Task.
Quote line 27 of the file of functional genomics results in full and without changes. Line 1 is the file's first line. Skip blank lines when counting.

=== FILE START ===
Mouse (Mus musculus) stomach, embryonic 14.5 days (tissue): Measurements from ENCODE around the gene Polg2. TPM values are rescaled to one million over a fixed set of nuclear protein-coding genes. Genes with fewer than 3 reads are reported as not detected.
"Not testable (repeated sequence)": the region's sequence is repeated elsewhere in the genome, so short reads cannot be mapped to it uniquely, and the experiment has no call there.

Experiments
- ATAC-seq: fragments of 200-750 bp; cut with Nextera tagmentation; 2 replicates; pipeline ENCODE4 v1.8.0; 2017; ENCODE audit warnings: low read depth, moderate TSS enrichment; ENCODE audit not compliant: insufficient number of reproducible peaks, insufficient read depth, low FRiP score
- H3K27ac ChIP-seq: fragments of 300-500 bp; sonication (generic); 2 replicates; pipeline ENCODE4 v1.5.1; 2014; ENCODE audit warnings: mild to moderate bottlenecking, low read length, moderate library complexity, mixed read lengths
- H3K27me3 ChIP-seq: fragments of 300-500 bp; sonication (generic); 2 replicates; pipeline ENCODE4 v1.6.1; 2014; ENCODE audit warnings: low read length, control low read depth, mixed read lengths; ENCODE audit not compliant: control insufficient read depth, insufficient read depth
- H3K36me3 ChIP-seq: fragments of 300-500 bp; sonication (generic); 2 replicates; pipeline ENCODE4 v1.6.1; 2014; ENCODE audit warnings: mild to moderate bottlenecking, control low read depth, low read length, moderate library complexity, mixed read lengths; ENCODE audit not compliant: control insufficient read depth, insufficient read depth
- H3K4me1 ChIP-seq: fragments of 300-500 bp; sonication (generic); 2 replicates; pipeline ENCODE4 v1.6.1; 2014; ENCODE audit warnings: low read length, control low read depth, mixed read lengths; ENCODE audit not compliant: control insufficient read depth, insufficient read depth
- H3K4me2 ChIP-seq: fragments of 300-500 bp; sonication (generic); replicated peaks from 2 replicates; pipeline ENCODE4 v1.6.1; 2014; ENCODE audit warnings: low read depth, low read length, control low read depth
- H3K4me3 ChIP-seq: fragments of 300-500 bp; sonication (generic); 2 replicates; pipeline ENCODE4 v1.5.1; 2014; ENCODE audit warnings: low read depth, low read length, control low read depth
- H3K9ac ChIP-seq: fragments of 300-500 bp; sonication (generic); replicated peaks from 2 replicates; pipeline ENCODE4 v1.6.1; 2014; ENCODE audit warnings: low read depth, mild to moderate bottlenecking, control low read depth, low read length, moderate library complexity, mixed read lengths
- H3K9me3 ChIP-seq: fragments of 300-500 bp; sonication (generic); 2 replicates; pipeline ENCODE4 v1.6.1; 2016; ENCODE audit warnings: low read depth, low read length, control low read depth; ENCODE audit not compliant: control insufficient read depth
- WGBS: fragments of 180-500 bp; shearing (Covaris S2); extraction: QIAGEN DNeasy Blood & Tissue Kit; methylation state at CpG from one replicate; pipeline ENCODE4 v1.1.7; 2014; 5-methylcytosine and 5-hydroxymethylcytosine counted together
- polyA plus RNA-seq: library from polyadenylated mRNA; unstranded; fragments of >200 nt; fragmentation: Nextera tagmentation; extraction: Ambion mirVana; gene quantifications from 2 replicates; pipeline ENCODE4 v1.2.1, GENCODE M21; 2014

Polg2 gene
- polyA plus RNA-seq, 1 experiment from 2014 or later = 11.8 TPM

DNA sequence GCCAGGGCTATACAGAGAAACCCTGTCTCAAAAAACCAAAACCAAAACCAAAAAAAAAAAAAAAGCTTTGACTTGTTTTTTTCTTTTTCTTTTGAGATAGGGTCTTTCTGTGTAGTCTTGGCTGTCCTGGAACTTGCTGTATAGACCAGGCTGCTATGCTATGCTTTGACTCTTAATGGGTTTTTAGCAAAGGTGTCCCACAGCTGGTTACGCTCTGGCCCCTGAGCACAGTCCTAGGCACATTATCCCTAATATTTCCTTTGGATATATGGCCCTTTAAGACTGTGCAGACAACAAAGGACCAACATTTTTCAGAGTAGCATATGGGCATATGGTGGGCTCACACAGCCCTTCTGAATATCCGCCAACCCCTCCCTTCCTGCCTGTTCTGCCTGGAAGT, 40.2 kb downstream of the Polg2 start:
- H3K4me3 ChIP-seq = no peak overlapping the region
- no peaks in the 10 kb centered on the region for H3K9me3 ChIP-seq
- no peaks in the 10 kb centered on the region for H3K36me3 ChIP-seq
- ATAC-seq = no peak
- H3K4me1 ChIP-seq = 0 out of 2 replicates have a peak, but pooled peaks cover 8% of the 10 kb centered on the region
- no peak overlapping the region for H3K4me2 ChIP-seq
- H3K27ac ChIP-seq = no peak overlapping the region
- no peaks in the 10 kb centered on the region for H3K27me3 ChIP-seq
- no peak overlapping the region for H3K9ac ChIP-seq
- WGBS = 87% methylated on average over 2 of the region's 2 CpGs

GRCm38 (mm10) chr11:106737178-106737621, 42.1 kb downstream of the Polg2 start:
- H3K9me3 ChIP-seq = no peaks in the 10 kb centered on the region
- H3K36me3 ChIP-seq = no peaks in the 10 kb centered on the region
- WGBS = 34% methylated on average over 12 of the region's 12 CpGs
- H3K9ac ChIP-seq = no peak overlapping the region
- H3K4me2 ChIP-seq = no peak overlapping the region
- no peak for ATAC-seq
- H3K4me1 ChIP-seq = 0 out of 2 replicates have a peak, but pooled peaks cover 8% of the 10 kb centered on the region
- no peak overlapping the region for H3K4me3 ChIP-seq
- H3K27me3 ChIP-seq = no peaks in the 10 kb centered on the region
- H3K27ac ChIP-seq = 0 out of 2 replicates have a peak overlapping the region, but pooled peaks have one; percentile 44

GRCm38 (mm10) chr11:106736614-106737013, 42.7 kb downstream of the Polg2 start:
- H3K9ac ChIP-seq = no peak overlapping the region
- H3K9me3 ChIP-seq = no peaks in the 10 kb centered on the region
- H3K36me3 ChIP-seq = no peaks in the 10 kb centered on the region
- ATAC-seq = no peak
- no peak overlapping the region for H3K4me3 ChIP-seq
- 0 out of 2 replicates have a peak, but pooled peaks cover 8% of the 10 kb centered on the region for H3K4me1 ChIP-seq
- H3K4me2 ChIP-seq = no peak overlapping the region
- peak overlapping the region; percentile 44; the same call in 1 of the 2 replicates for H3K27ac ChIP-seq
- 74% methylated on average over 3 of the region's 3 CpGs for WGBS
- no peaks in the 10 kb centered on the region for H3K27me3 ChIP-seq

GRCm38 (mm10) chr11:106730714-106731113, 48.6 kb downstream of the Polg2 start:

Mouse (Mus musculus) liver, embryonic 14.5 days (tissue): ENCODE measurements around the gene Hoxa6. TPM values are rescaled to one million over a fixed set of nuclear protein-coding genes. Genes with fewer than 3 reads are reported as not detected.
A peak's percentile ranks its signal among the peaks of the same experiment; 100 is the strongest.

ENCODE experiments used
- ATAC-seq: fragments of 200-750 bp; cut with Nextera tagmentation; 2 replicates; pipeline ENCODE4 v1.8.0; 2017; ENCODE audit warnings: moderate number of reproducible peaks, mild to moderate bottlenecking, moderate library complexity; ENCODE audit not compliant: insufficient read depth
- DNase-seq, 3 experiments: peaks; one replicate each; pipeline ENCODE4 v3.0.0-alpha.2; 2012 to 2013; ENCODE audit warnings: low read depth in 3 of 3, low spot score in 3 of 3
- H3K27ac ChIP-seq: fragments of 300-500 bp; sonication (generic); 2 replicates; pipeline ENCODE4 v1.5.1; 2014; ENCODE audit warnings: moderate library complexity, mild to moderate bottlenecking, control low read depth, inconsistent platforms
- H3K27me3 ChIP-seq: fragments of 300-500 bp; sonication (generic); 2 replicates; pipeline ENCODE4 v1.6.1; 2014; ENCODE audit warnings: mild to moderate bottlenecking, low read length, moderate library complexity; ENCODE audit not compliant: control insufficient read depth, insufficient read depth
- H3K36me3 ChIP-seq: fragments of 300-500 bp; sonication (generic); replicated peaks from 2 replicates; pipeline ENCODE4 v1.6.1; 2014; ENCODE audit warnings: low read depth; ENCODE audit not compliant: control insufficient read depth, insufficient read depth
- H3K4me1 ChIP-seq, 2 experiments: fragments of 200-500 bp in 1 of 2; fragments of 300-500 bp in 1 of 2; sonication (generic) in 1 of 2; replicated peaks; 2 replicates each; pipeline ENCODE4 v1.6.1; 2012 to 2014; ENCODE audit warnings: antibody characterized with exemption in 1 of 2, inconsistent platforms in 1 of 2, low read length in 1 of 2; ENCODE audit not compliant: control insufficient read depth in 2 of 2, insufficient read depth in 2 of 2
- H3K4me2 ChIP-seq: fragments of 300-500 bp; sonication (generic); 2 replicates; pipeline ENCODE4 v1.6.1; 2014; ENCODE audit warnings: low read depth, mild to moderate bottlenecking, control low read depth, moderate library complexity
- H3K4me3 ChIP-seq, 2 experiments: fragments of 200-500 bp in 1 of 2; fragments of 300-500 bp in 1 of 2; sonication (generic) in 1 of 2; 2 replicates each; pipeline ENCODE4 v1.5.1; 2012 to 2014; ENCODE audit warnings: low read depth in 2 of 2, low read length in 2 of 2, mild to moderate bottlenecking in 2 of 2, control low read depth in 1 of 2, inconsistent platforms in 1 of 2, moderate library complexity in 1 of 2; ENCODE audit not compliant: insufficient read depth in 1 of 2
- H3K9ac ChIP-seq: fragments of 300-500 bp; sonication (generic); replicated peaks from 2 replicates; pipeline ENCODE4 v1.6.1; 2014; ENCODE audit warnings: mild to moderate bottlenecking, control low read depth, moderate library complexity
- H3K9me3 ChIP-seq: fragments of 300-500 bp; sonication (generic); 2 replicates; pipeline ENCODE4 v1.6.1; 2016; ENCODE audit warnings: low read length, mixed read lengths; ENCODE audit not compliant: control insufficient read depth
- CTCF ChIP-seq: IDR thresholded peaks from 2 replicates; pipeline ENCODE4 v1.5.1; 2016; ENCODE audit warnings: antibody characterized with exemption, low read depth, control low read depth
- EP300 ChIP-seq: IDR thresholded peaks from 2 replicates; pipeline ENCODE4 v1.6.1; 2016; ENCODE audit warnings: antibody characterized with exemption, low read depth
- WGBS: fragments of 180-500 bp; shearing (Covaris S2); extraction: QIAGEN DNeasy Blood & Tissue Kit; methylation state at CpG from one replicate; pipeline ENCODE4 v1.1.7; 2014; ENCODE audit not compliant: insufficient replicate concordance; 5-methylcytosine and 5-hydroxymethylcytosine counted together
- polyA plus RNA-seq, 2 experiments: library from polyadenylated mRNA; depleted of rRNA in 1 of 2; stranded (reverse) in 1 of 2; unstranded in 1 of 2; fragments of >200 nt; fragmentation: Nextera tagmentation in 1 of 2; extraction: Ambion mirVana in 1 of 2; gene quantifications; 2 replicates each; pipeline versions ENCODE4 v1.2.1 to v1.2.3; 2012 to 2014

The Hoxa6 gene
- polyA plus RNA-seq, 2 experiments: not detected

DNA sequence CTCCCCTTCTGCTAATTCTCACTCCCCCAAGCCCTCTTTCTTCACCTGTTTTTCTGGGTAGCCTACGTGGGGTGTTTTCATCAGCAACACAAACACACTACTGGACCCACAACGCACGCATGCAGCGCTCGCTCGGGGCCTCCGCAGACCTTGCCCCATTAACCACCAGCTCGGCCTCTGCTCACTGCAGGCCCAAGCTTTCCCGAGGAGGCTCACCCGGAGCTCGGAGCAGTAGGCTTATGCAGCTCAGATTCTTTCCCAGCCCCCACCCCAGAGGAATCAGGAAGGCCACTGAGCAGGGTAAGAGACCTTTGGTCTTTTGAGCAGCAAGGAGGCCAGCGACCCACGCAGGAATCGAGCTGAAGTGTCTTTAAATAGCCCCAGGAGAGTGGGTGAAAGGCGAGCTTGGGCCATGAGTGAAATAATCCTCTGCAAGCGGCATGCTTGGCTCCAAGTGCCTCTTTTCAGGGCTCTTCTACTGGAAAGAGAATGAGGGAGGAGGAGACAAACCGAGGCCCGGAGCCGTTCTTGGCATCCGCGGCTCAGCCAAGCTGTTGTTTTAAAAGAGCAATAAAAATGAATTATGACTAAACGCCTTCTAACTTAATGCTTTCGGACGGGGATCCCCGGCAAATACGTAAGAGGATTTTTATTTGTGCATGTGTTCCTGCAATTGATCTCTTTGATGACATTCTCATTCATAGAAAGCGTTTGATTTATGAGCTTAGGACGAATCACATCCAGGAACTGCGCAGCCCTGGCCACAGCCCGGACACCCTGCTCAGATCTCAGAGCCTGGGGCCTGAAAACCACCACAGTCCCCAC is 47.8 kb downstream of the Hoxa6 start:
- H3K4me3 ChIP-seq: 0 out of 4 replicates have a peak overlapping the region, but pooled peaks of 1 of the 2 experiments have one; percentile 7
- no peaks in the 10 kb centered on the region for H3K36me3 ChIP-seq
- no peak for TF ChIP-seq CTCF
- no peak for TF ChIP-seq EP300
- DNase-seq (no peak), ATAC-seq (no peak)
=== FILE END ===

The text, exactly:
- WGBS = 87% methylated on average over 2 of the region's 2 CpGs